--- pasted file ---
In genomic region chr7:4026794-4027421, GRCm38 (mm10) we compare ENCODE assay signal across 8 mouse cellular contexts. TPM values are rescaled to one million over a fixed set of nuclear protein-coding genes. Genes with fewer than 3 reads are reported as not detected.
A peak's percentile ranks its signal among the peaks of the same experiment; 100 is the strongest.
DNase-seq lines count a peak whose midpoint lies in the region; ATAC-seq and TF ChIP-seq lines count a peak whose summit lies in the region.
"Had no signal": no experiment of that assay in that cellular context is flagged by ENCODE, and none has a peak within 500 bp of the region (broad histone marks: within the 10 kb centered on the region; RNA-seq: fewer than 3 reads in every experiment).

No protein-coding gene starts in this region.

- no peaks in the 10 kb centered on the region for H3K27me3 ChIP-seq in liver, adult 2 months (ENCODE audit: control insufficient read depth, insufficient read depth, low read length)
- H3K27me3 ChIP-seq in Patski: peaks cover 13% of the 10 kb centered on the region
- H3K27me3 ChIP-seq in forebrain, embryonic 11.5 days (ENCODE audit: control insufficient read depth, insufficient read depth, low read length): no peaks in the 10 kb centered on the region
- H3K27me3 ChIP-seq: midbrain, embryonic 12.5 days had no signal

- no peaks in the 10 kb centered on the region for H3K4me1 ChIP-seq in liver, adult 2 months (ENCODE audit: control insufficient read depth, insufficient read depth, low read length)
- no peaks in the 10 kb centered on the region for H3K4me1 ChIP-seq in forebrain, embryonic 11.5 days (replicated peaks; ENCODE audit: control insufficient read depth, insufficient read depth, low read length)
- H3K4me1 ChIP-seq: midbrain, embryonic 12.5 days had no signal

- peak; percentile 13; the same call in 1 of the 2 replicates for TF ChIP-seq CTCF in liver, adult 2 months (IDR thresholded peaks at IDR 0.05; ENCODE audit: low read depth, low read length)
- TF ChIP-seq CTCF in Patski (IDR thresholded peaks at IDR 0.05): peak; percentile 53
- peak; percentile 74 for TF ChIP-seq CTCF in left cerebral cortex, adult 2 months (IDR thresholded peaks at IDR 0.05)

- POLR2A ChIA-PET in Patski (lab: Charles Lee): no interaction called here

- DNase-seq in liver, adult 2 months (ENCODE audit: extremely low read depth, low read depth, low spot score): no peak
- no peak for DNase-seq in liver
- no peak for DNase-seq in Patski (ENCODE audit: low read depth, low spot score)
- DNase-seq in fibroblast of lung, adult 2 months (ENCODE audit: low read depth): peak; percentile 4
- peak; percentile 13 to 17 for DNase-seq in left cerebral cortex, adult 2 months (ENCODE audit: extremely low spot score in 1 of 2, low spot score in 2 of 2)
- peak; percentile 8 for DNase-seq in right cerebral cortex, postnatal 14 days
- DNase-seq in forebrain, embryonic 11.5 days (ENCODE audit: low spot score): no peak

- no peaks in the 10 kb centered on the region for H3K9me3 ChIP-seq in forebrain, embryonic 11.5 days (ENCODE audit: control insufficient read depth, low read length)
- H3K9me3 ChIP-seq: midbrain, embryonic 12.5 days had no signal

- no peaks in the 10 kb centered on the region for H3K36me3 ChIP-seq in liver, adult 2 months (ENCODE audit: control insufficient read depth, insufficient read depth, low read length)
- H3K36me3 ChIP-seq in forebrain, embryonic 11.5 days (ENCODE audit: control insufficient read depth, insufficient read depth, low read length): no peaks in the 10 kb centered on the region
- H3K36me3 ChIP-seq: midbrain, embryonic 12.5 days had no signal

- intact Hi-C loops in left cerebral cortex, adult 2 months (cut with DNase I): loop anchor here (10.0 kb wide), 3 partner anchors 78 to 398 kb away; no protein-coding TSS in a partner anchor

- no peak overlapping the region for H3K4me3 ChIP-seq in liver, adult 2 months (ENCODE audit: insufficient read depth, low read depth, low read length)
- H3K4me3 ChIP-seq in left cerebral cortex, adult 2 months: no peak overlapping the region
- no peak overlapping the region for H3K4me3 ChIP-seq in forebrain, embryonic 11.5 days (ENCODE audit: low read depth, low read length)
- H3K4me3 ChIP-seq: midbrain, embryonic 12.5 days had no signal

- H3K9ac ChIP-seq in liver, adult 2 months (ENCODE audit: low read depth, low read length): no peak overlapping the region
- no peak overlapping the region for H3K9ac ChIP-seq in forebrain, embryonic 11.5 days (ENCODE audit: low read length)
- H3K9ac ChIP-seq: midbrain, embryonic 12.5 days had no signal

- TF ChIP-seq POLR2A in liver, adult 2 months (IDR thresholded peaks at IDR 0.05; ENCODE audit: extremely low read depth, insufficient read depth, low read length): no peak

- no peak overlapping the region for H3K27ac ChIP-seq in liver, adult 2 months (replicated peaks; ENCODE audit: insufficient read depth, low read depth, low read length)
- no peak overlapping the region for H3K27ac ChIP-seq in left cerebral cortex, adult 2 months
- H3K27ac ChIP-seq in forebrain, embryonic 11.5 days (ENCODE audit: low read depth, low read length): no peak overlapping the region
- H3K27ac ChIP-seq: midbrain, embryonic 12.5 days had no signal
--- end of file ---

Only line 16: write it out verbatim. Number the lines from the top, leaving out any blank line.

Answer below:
- POLR2A ChIA-PET in Patski (lab: Charles Lee): no interaction called here